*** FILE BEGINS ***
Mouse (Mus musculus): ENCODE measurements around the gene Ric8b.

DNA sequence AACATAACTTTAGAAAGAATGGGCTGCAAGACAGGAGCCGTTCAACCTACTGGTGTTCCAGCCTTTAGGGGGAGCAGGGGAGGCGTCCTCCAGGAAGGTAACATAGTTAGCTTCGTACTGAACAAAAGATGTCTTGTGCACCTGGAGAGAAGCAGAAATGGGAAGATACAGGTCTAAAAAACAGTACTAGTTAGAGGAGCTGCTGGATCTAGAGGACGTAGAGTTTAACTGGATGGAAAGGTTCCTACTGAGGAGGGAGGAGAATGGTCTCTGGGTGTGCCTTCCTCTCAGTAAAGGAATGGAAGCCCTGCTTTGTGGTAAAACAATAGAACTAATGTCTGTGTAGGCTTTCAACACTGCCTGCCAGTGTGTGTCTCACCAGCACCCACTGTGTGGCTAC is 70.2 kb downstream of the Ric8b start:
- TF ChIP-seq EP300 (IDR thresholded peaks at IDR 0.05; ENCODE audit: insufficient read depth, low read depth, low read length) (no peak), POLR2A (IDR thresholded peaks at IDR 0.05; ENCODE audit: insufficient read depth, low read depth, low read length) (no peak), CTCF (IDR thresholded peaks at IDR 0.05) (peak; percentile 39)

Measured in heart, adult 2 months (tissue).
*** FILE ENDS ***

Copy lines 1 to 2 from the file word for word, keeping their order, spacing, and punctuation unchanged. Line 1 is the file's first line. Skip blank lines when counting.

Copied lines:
Mouse (Mus musculus): ENCODE measurements around the gene Ric8b.

DNA sequence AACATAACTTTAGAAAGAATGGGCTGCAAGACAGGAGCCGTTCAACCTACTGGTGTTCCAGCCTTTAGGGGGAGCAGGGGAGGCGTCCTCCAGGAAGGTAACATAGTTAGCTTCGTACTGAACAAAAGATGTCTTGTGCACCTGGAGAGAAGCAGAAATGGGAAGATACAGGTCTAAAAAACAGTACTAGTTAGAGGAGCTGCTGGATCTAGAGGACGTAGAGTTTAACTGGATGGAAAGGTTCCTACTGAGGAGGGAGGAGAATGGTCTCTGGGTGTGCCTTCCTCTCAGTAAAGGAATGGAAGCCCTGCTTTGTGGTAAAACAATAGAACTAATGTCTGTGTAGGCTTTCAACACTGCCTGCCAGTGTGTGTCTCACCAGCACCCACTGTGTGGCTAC is 70.2 kb downstream of the Ric8b start: